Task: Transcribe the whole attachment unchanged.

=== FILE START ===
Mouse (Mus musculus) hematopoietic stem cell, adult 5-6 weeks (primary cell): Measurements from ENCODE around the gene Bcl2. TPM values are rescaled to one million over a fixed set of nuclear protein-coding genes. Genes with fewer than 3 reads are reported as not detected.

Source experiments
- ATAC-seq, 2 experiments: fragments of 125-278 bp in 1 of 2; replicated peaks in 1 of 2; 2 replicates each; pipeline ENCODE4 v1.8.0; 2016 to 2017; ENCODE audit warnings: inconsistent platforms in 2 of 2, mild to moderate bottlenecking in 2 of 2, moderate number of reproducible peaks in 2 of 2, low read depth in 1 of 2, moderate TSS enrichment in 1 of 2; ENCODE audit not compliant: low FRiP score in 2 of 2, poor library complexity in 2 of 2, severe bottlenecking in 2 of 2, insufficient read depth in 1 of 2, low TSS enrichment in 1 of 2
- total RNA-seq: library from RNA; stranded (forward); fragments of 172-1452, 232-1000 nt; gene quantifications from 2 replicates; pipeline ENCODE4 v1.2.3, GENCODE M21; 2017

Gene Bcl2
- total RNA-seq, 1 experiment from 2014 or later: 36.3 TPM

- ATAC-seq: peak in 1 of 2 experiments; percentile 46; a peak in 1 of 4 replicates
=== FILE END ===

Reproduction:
Mouse (Mus musculus) hematopoietic stem cell, adult 5-6 weeks (primary cell): Measurements from ENCODE around the gene Bcl2. TPM values are rescaled to one million over a fixed set of nuclear protein-coding genes. Genes with fewer than 3 reads are reported as not detected.

Source experiments
- ATAC-seq, 2 experiments: fragments of 125-278 bp in 1 of 2; replicated peaks in 1 of 2; 2 replicates each; pipeline ENCODE4 v1.8.0; 2016 to 2017; ENCODE audit warnings: inconsistent platforms in 2 of 2, mild to moderate bottlenecking in 2 of 2, moderate number of reproducible peaks in 2 of 2, low read depth in 1 of 2, moderate TSS enrichment in 1 of 2; ENCODE audit not compliant: low FRiP score in 2 of 2, poor library complexity in 2 of 2, severe bottlenecking in 2 of 2, insufficient read depth in 1 of 2, low TSS enrichment in 1 of 2
- total RNA-seq: library from RNA; stranded (forward); fragments of 172-1452, 232-1000 nt; gene quantifications from 2 replicates; pipeline ENCODE4 v1.2.3, GENCODE M21; 2017

Gene Bcl2
- total RNA-seq, 1 experiment from 2014 or later: 36.3 TPM

- ATAC-seq: peak in 1 of 2 experiments; percentile 46; a peak in 1 of 4 replicates